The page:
Updated: Jun 20, 2019
A few months ago I was compelled to write a post on my business Facebook page, Madame Leash, in response to an alarming number of people holding onto other people’s animals once they had found them.
The straw that broke the camel’s back was a post that came up of a cute little fluffy dog with wording and comments to the effect of, ‘Found this little guy, pretty sure he’s neglected, he’s missing fur, he’s skinny and he’s entire.’
Members of the community came on with fighting words like, ‘That owner doesn’t deserve to have their dog back.’ ‘Keep him.’ ‘I’ll have him.’ ‘Don’t send him to the pound, they’ll kill him.’
The finder then commented that she’d fed him table scraps, renamed him and the next day posted that she was taking him to the off-leash beach…
Ummm… I couldn’t stay quiet any longer. Having worked with animals in various capacities over the years I rarely assume anything about owners or dogs… Instead I wonder… Might the dog be on medication and need to get home? Might he have a condition that sees him lose hair and weight?
Who are we to deem an owner unfit for not desexing their dog? After I posed these ‘wonderings’ to the finder of the dog she saw sense and rang the council and the dog was reunited with his rightful owner.
It ignited a fire in my belly and I took a big risk and wrote a lengthy post on my business page. I thought it may have been controversial, but never in my wildest dreams did I think it would spurn the vitriol that it did.
My post went a little something like this:
If you find my dog and he is not wearing his collar that has my number on it…
I don’t want you to hold onto him… and I listed the many reasons I would prefer my dog to be collected by the council and not held onto by a well meaning member of the community.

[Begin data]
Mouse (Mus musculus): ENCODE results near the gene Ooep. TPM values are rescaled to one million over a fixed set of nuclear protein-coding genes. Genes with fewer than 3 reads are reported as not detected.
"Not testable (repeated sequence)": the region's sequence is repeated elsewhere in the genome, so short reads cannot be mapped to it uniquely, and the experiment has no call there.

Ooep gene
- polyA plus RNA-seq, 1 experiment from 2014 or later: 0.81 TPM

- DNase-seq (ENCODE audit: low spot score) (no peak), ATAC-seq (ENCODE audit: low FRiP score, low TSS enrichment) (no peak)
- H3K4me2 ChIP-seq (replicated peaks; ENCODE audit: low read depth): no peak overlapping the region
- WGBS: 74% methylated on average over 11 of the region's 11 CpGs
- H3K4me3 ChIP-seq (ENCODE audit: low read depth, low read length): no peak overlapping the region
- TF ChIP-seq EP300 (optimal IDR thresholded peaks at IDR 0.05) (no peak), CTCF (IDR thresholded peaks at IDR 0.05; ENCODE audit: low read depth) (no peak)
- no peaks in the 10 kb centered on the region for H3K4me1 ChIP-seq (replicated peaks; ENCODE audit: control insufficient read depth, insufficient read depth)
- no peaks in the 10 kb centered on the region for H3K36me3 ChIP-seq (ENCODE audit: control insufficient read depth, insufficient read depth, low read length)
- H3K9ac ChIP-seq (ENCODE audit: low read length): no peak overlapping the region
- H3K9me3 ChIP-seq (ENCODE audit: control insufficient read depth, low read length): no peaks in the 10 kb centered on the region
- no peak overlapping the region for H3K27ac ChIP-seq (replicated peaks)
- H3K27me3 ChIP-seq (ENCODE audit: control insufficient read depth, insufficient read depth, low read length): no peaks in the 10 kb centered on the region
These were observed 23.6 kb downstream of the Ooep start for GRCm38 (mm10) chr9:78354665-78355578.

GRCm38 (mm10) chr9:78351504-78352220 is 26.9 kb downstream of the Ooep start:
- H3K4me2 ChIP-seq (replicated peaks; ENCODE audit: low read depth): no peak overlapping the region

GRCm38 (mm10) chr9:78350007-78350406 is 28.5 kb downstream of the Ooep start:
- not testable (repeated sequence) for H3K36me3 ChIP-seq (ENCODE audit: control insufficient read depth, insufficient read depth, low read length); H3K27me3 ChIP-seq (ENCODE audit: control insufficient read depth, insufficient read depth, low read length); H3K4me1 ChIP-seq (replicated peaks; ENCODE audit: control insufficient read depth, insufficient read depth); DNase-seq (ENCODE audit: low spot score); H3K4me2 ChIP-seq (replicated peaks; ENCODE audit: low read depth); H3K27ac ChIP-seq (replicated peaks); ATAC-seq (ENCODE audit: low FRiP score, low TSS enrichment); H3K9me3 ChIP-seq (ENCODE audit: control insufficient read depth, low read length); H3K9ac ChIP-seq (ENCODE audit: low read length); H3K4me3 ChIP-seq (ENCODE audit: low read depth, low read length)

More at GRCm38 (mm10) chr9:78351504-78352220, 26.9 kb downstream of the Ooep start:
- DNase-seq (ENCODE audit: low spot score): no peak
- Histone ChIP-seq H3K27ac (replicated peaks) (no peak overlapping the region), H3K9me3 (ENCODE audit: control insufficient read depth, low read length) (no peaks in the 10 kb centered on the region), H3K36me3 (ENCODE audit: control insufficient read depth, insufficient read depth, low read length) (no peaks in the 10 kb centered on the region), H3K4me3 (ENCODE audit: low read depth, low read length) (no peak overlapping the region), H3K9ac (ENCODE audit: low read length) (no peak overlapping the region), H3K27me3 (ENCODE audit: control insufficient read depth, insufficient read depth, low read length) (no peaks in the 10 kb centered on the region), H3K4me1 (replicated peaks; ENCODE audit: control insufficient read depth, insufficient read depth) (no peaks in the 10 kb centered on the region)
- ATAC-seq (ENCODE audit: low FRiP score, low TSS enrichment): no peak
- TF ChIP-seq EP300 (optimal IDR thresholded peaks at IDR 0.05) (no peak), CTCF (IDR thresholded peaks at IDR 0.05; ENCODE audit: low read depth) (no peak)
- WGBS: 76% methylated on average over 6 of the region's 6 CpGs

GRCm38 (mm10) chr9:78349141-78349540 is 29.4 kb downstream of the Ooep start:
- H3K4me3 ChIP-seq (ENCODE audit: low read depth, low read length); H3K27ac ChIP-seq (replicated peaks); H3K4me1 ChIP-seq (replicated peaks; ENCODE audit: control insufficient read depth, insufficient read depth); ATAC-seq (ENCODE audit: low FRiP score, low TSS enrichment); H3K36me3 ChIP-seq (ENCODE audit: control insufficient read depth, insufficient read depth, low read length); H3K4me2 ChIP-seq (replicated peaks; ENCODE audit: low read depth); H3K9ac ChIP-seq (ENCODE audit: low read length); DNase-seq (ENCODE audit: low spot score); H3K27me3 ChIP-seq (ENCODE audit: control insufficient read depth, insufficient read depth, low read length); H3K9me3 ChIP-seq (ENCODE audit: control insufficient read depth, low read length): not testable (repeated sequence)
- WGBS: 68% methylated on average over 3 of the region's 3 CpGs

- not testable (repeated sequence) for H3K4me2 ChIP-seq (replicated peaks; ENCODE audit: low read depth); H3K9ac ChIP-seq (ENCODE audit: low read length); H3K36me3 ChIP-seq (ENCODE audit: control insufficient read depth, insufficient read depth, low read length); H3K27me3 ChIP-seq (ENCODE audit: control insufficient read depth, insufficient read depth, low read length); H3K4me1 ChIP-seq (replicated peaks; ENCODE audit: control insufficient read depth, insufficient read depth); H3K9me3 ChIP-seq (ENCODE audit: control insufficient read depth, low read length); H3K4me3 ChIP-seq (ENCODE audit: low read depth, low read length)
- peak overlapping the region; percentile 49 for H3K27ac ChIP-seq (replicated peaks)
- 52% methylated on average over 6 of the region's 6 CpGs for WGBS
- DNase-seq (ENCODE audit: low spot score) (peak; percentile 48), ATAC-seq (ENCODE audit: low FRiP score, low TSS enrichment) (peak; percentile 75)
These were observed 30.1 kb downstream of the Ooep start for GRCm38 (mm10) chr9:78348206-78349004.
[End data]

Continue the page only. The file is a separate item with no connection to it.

In retrospect I possibly could’ve worded the whole thing using a less reverse Veruca Salt feel but, eh…sometimes when our passion comes out we just have to let it flow!
Why do I still recommend people contact the council if they find or are able to contain a lost or wandering dog?
I have heard horror stories of dogs biting people and escaping and becoming further lost when do-gooders try to take them to the vet to be scanned. I know my own dog would be hesitant to get in someone else’s car. The council may use a catch pole to ‘catch’ a dog and it even though it looks awful, at least the dog is securely restrained!
My dog is on the leaner side, in fact he is full of muscle due to coming to work with me as a dog walker every day. He’s not skinny, he’s very well loved and fed. I would hate for someone to think he was being neglected and hold onto him for that reason.
My dog has food intolerances BIG time! I would rather him not be fed but if he has to be I’d rather him eat the bland food at the pound, not someone’s potentially dangerous table scraps.
He’s not currently on medication, but if he was, it would be important for him to come home for his next dose. The council will have access to my details by way of microchip and I will be able to be reunited with him quickly.
If you have kids and you hang on to my dog he may bowl them over in excitement. If you have other animals he may be out of sorts and not get along with them. I’d hate for him to accidentally hurt anyone or anything whilst in your care!
Due to the nature of my work I have assisted others in looking for their lost pets many times. When you’re out in the streets looking for a lost dog you are not on Facebook trawling lost pet pages, you are too busy panicking and physically looking. Your phone battery always seems to be on the blink so you use what’s left of it to call Council and all of your local vets. Again, I reiterate you don’t tend to use it to trawl Facebook!
So, I stand by what I said… I would prefer my dog is in the pound securely kept rather than held onto by a well-meaning citizen.
Does this mean that if my dog gets out and he’s wearing his collar I don’t want you to call me? No, please do call me!
Use common sense; If the owner is uncontactable get the dog either collected, or if safe to do so, take to a vet where they can scan and reunite quickly.
Guest Post by Lauren Bau, Owner of Madame Leash